The six allegedly carried out various types of fraud over the past seven years. This includes business email compromise (BEC), where they allegedly duped businesses into wiring funds into attacker-owned accounts. This was done by impersonating employees of a victim’s company, or third-party companies that partnered or did business with the victim’s company.

The six also allegedly carried out romance scams targeting older men and women who lived alone.

They allegedly sent messages via email, text messaging, or online dating websites and tricked vulnerable victims into believing they were in a romantic relationship with a fake identity. Then, after gaining a victim’s trust, they would allegedly convince them to wire money to attacker-controlled bank accounts.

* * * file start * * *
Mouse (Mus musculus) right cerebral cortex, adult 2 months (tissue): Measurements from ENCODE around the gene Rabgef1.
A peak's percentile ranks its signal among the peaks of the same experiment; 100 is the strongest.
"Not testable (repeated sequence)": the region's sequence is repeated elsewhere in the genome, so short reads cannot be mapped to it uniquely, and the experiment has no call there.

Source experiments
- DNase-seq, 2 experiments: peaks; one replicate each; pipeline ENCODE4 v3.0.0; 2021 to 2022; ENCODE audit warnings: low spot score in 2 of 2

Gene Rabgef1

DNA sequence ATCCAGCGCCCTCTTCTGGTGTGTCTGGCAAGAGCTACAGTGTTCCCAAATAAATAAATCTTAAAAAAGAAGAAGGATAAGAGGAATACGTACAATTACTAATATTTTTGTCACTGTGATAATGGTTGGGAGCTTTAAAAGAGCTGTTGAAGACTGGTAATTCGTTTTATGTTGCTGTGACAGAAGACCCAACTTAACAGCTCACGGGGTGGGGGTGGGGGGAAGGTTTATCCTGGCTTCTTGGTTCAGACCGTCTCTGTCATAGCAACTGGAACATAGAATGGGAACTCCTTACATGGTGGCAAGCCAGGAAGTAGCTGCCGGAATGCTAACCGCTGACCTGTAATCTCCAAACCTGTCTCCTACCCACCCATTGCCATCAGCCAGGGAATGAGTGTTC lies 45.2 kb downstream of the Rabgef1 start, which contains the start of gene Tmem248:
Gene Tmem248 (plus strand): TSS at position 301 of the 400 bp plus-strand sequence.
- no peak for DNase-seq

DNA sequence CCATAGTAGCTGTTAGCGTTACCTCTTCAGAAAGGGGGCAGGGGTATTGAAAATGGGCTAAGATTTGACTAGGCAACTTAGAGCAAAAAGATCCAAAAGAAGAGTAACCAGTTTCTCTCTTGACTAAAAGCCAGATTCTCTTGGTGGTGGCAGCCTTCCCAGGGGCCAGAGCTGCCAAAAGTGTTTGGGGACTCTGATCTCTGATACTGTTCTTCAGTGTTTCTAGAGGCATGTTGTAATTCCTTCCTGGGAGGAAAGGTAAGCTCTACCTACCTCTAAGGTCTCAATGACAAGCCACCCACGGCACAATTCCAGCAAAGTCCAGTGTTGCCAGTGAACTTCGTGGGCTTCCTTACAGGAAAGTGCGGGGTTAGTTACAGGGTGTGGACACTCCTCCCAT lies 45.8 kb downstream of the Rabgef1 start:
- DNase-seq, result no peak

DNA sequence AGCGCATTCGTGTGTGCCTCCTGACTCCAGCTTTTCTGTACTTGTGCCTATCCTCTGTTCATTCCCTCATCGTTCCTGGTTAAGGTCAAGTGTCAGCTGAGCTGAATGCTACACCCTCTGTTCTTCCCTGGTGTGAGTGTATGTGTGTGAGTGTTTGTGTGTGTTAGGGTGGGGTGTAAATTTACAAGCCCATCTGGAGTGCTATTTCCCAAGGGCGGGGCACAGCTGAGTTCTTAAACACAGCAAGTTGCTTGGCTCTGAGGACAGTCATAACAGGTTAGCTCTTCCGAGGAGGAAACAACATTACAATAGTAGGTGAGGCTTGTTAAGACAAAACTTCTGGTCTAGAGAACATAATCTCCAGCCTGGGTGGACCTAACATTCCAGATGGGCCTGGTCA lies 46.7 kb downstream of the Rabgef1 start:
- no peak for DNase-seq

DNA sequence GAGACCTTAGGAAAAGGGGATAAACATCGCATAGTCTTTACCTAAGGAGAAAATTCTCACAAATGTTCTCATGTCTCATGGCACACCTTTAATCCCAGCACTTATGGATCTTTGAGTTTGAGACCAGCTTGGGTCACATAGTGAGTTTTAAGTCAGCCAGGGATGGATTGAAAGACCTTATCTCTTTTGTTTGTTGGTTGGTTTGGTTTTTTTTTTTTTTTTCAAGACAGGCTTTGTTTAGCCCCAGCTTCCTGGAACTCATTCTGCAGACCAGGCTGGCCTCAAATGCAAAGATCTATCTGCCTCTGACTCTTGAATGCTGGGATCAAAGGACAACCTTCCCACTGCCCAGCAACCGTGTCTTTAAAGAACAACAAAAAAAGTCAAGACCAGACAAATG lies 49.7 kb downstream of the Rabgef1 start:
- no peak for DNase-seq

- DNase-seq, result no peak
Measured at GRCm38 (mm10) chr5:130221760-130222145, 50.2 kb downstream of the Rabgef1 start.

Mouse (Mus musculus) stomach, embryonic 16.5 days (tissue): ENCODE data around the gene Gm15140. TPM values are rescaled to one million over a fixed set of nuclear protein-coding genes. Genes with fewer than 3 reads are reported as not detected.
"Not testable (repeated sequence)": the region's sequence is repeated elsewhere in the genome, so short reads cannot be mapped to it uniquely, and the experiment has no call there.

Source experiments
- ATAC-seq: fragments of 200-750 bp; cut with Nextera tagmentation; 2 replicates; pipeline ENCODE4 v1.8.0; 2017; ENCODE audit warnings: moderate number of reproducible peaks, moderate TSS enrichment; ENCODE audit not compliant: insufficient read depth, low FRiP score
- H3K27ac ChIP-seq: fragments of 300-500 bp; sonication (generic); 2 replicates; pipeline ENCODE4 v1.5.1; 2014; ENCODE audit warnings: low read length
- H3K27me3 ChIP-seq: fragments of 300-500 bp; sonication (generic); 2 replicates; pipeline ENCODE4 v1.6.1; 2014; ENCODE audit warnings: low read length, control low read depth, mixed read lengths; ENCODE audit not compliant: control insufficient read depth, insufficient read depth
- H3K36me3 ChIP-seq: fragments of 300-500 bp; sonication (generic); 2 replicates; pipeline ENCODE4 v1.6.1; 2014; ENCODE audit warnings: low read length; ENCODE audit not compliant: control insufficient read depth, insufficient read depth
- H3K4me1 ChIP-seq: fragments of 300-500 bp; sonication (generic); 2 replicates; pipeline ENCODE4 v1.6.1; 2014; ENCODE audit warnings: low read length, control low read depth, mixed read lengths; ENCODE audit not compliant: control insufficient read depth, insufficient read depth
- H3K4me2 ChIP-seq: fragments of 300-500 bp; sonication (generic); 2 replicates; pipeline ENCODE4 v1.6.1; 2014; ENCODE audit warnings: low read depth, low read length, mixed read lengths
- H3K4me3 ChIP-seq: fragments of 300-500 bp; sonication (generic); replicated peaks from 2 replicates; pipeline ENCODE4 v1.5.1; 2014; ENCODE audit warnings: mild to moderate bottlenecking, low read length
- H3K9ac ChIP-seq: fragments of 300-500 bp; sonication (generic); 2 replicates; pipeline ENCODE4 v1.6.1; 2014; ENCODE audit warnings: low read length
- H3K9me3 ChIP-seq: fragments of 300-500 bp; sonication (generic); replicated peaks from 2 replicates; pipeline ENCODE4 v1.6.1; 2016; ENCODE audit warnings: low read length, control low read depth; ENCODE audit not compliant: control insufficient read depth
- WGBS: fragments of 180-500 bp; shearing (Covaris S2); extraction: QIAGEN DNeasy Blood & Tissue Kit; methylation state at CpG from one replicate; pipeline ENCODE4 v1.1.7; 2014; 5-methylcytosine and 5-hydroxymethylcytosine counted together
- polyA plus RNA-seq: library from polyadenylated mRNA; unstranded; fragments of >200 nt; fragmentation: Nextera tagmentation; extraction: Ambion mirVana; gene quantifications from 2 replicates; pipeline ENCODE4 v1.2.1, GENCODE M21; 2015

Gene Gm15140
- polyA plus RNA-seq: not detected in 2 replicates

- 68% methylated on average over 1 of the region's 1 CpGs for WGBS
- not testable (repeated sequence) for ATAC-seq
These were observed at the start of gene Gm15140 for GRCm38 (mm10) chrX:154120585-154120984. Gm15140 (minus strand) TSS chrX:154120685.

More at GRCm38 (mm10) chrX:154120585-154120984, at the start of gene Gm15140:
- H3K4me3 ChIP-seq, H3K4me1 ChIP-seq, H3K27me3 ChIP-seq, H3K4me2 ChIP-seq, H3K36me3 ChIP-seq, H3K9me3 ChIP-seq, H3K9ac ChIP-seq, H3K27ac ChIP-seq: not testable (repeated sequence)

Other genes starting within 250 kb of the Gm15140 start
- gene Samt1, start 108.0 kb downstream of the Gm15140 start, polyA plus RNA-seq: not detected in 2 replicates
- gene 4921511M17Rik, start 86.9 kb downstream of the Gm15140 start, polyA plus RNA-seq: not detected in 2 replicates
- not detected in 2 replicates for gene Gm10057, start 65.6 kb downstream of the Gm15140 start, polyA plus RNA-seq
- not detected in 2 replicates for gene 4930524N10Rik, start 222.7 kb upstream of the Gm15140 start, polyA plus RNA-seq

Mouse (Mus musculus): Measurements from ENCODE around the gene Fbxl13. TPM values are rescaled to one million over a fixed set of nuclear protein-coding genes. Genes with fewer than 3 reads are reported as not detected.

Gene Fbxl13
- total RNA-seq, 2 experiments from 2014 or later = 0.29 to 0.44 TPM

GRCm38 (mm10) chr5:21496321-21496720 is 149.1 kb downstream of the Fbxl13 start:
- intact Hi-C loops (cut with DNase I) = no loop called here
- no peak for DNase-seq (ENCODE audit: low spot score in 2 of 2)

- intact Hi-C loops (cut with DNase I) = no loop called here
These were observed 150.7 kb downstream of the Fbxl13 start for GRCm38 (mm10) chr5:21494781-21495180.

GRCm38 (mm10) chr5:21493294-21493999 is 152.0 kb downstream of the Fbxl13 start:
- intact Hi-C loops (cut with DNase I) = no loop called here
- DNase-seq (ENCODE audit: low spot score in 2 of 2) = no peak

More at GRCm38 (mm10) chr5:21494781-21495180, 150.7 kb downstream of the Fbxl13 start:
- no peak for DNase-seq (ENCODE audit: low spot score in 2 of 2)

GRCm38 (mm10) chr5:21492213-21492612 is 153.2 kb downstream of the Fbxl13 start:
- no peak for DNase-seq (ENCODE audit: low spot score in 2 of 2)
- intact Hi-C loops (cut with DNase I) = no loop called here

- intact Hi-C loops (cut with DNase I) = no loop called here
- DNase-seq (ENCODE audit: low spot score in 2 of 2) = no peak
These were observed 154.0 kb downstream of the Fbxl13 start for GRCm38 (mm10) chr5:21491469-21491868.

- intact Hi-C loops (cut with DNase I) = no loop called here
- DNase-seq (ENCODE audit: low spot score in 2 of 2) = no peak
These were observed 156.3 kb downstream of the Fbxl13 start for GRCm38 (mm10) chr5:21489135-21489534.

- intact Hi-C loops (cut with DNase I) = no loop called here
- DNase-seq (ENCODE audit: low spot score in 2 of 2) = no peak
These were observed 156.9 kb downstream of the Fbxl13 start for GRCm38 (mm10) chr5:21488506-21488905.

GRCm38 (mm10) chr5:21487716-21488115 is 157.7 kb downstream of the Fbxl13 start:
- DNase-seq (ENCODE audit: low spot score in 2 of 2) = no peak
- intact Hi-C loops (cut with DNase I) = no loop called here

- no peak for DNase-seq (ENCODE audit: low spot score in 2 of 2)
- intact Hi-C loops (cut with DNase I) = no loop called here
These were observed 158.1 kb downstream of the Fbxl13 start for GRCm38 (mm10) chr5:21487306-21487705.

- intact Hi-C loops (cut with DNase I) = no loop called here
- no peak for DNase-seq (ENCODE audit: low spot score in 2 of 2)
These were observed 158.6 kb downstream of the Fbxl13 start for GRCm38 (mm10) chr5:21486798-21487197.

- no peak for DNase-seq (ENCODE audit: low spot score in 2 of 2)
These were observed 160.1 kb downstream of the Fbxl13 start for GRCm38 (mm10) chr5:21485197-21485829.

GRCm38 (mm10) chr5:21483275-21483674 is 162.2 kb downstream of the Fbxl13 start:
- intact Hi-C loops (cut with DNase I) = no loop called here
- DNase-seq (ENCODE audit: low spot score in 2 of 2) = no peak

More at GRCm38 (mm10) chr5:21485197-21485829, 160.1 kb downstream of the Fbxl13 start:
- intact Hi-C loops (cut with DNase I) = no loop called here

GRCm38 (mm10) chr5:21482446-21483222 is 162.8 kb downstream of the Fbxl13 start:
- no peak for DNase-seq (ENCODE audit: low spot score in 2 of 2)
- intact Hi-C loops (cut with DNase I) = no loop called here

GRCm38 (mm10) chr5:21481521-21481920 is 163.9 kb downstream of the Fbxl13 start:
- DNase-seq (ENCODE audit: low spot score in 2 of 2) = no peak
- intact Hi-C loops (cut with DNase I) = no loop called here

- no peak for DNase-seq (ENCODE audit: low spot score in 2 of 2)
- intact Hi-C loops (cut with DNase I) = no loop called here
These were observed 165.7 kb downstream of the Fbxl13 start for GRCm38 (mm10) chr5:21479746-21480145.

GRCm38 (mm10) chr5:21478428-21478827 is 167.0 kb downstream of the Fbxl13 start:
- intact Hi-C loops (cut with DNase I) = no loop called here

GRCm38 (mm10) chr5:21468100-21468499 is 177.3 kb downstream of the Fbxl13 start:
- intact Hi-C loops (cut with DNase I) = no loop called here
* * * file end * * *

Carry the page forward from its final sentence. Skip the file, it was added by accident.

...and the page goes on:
For instance, in one incident a 64-year-old victim was tricked into believing that he was in a relationship with a Ghanaian model. The victim subsequently wired $39,000 to an attacker-controlled account – believing that the purported “model” needed it to leave Ghana and to receive an inheritance.

Finally the six allegedly launched fraud schemes related to the COVID-19 pandemic. They did so by submitting fraudulent loan applications through the U.S. Small Business Administration’s (SBA) Economic Injury Disaster Loan (EIDL) Program, which is designed to provide relief to small businesses during the pandemic — and collecting the money.

“The Enterprise submitted fraudulent EIDL applications in the names of actual companies to the SBA and when an EIDL loan was approved, the funds were ultimately deposited in bank accounts controlled by members of the Enterprise, including certain of the defendants,” according to the Department of Justice (DoJ) on Wednesday.